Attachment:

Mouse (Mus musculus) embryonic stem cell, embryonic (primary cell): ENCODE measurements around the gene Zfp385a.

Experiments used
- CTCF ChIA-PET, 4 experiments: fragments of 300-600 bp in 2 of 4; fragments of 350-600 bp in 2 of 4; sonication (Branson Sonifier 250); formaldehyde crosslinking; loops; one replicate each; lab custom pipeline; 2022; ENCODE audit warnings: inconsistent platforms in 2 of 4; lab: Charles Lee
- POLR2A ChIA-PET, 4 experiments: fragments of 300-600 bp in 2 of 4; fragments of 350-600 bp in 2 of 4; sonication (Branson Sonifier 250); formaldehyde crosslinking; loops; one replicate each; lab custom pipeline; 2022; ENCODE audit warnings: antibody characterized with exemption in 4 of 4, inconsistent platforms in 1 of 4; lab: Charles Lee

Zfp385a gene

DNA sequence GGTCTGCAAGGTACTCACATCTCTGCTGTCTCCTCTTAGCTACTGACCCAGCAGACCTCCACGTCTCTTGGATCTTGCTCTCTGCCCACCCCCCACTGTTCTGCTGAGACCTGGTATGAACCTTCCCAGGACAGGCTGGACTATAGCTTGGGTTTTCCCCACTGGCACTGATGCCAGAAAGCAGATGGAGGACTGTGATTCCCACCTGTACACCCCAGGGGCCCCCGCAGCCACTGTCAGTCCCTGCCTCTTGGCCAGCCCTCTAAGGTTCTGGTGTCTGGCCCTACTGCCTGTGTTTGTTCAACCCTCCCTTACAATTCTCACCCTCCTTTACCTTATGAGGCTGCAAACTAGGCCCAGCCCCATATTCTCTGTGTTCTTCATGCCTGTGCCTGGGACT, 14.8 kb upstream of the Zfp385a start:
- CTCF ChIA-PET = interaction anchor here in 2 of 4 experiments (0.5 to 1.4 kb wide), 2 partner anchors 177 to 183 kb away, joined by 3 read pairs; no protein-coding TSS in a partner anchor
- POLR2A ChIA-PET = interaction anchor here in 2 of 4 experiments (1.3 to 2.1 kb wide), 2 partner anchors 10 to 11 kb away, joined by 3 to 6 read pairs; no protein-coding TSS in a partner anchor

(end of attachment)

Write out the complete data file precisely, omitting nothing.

Mouse (Mus musculus) embryonic stem cell, embryonic (primary cell): ENCODE measurements around the gene Zfp385a.

Experiments used
- CTCF ChIA-PET, 4 experiments: fragments of 300-600 bp in 2 of 4; fragments of 350-600 bp in 2 of 4; sonication (Branson Sonifier 250); formaldehyde crosslinking; loops; one replicate each; lab custom pipeline; 2022; ENCODE audit warnings: inconsistent platforms in 2 of 4; lab: Charles Lee
- POLR2A ChIA-PET, 4 experiments: fragments of 300-600 bp in 2 of 4; fragments of 350-600 bp in 2 of 4; sonication (Branson Sonifier 250); formaldehyde crosslinking; loops; one replicate each; lab custom pipeline; 2022; ENCODE audit warnings: antibody characterized with exemption in 4 of 4, inconsistent platforms in 1 of 4; lab: Charles Lee

Zfp385a gene

DNA sequence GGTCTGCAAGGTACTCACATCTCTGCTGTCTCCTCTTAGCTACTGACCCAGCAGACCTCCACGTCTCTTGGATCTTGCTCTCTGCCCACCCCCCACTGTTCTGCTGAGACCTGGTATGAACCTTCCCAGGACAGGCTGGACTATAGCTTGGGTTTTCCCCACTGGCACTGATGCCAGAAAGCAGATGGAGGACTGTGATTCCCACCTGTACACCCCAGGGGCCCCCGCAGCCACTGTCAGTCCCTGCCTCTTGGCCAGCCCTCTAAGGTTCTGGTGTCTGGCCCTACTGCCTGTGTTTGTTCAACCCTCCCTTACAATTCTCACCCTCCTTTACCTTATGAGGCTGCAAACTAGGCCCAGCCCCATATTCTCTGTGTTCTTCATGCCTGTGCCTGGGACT, 14.8 kb upstream of the Zfp385a start:
- CTCF ChIA-PET = interaction anchor here in 2 of 4 experiments (0.5 to 1.4 kb wide), 2 partner anchors 177 to 183 kb away, joined by 3 read pairs; no protein-coding TSS in a partner anchor
- POLR2A ChIA-PET = interaction anchor here in 2 of 4 experiments (1.3 to 2.1 kb wide), 2 partner anchors 10 to 11 kb away, joined by 3 to 6 read pairs; no protein-coding TSS in a partner anchor